Beattie says the current Kiwi Move available for pre-order on their site has gone through as many as five or six different iterations. In this regard, he says input from industry peers and consumers alike has been invaluable.

To illustrate his point, Beattie pulls out his iPhone on which he has stored some photos of the previous models. He laughingly points out an early mock-up, which resembles a clunky computer mouse, and another that looks like a cigarette lighter.

“We still had to ask people whether they liked these designs or not. You’ll get lucky sometimes by building the right thing for the right person, but that doesn’t always happen. You’re best off going onto the street and asking people what they think.”

Although they happily took advice, Beattie says the design elements were limited by their goal of creating an unobtrusive device.
“Our theory was to make it as small as possible so that you could fit it onto your collar, and also wear it inconspicuously because no one wants to be wearing a big gangly thing.”

In response to fragmented opinions from consumers as to how they would like to use the device, the Kiwi Wearables team developed a unique foundation for the initial six apps that shall come with the Move: Insights, Gestures, Sound, Lock, and Move.

Revolving around the notion of “when/do” the device will respond to certain triggers with a reaction.

For instance: when you leave your house, the device can be triggered to keep track of the amount of steps you take until you return.

The initial capabilities may seem mundane enough, but the fact that they are all contained within one device is ground breaking.

“It is up to us and the developer community to fill in that ‘do’ side because the ‘when’ is prefixed to being device-centric…Then it can become something you could use for anything,” said Beattie.

From the very get-go of their July launch, the apps shall be available for both iOS and Android.

Beattie stressed the importance of the Move being compatible with both Apple and Google devices.

“The developer community is divided between each…if you make [the app] as widespread as possible, you can satisfy a really large number of people. While there are intricacies to both which makes it harder or easier to do either, it’s in your best interests to at least have it in your plan to be able to support both.”

Asked if he and his team envisioned a target demographic when building the Move, Beattie said, “When we first started marketing our product, we thought our ideal customer was between twenty-five and thirty-five, technologically-adept, and an early-adopting kind of person. And that has largely persisted.” But Beattie also added that while the demographic may remain small, they all have various uses for the device.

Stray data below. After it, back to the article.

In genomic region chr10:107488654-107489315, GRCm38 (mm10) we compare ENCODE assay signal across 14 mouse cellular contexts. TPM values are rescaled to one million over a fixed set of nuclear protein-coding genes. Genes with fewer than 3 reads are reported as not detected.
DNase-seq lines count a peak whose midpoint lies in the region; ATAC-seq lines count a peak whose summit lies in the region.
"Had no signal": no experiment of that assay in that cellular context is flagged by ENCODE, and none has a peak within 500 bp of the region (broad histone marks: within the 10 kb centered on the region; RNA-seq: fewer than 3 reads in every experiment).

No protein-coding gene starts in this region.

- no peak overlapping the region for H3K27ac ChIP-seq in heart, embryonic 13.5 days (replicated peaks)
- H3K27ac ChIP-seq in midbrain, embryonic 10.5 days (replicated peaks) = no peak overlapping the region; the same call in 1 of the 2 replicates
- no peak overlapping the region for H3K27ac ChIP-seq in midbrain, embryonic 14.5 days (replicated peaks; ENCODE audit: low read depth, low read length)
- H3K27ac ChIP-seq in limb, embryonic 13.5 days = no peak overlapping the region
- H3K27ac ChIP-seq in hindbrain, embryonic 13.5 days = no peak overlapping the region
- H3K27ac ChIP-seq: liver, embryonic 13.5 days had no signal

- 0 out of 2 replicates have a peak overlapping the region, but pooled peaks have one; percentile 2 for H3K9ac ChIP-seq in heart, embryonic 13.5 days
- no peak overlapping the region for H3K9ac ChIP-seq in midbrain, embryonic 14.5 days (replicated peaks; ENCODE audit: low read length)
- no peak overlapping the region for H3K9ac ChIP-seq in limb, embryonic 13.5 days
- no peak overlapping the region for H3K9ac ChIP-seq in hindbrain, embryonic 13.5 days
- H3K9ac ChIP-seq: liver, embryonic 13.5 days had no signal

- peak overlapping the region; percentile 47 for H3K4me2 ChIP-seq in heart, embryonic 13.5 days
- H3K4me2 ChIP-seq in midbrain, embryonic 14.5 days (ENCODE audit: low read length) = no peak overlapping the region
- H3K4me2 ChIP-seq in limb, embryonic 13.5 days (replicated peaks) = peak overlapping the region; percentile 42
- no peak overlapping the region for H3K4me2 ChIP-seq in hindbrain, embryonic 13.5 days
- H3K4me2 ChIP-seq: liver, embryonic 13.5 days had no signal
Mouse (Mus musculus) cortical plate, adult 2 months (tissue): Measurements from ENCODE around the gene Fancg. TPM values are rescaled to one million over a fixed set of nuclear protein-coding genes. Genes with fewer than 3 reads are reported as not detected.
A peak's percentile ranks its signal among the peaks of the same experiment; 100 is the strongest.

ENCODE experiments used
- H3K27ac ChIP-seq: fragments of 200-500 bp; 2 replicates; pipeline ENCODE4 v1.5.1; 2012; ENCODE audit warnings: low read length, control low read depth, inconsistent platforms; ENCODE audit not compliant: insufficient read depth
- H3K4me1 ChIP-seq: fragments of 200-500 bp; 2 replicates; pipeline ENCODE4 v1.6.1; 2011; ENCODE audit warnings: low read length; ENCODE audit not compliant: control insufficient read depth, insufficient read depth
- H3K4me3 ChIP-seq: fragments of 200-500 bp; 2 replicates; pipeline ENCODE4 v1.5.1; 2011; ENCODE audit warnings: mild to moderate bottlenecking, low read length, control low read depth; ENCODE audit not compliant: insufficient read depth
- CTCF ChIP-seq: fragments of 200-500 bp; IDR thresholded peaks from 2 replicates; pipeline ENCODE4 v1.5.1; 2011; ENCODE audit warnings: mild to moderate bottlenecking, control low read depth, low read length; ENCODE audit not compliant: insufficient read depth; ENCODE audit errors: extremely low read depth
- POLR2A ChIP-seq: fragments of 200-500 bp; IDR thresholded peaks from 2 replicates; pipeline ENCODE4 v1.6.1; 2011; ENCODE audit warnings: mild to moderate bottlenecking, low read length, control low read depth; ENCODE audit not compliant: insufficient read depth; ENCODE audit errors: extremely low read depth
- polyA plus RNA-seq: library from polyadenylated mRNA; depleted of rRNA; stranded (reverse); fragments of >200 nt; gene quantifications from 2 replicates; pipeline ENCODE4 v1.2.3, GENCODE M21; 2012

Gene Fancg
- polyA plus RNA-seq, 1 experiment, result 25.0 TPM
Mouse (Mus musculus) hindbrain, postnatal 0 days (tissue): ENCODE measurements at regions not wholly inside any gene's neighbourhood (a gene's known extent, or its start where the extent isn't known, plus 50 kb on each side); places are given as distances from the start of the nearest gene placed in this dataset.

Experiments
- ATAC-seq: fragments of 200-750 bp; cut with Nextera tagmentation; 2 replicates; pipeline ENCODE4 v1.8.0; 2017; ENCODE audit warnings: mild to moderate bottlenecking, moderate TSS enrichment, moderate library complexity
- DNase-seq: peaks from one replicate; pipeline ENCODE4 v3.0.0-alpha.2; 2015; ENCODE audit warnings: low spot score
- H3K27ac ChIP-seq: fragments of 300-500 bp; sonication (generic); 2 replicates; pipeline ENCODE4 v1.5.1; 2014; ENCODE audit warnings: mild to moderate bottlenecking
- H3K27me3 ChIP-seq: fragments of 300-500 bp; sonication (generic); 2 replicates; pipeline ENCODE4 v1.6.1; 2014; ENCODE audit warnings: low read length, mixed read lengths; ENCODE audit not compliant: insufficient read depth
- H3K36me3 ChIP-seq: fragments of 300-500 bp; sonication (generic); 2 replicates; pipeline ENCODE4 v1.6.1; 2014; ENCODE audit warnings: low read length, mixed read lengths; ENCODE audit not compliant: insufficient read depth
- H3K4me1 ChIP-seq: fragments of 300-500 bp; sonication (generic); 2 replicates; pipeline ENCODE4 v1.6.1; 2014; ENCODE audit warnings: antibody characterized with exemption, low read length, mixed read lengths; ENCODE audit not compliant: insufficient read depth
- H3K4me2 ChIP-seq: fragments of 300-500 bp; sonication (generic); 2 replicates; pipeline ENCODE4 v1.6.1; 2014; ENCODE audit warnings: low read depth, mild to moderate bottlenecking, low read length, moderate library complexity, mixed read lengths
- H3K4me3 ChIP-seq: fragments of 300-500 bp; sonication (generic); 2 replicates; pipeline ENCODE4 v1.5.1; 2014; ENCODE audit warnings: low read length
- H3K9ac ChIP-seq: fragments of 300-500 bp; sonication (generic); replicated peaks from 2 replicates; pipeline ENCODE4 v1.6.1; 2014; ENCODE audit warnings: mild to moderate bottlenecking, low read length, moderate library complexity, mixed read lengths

As the July launch steadily approaches, Beattie says that while he and his team aren’t setting their sights too far ahead, their line of work puts a premium on looking to the future.

“Every startup will have a challenge. You have always got to be delivering in the present and also working on the thing that people want in a year. Otherwise, what’s going to happen is that you will grown your company and because there are other companies doing what you’re doing, you will take a stumble. You have to constantly innovate.”

Though the July launch has their full attention, Beattie also added they were building a set of functionalities that will help developers build more apps than is standard to avoid being eclipsed by other companies.

Beattie also added they have no plans of taking off from their Toronto headquarters to California, citing the burgeoning ecosystem developing around wearable technology in the GTA.

“The GTA is where you want to be for wearables out of anywhere else in the world. In Toronto, there are six amazing wearable technology companies and we all play off each other. As our tide rises in Toronto, there’ll be people who will be coming here because the cost of living in Silicone Valley is hideous.”

Beattie was lavish in his praise of the students that Canada is producing.

“You have Waterloo, U of T, and don’t discount McMaster who has produced a lot of grads who have done some amazing things. There is so much talent in this area that if you’re leaving [for the Valley] you’re not doing it because there isn’t potential here.”

To those hesitant to take the jump into the entrepreneurial waters, Beattie offers a piece of wisdom: “Startups aren’t always, fun but they’re always exciting.”


Tobi Abdul
Staff Reporter

Winter tends to elicit mixed feelings. As temperatures drop and snow falls, some people love to bundle up and walk in the brisk cold. To many others, winter is a miserable few months. Regardless of which part of the spectrum people fall on, there is the general consensus that winter road and sidewalk conditions make it difficult to enjoy this season.